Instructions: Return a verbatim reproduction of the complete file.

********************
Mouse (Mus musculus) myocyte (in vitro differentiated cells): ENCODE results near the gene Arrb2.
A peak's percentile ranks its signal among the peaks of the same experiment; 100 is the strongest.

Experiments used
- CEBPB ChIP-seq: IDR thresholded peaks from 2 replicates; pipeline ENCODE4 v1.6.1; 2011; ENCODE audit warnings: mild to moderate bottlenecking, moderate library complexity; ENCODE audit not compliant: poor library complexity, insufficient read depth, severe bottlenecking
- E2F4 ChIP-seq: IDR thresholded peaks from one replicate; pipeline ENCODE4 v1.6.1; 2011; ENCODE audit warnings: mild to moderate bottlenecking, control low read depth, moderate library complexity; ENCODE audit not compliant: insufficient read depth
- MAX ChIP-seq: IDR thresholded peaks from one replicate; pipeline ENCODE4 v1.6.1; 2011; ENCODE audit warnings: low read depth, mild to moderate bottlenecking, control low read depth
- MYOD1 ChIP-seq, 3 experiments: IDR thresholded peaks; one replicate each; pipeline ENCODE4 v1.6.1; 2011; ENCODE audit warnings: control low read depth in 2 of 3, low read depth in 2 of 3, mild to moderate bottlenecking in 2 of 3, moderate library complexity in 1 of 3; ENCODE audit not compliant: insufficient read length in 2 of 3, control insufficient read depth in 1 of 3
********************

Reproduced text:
Mouse (Mus musculus) myocyte (in vitro differentiated cells): ENCODE results near the gene Arrb2.
A peak's percentile ranks its signal among the peaks of the same experiment; 100 is the strongest.

Experiments used
- CEBPB ChIP-seq: IDR thresholded peaks from 2 replicates; pipeline ENCODE4 v1.6.1; 2011; ENCODE audit warnings: mild to moderate bottlenecking, moderate library complexity; ENCODE audit not compliant: poor library complexity, insufficient read depth, severe bottlenecking
- E2F4 ChIP-seq: IDR thresholded peaks from one replicate; pipeline ENCODE4 v1.6.1; 2011; ENCODE audit warnings: mild to moderate bottlenecking, control low read depth, moderate library complexity; ENCODE audit not compliant: insufficient read depth
- MAX ChIP-seq: IDR thresholded peaks from one replicate; pipeline ENCODE4 v1.6.1; 2011; ENCODE audit warnings: low read depth, mild to moderate bottlenecking, control low read depth
- MYOD1 ChIP-seq, 3 experiments: IDR thresholded peaks; one replicate each; pipeline ENCODE4 v1.6.1; 2011; ENCODE audit warnings: control low read depth in 2 of 3, low read depth in 2 of 3, mild to moderate bottlenecking in 2 of 3, moderate library complexity in 1 of 3; ENCODE audit not compliant: insufficient read length in 2 of 3, control insufficient read depth in 1 of 3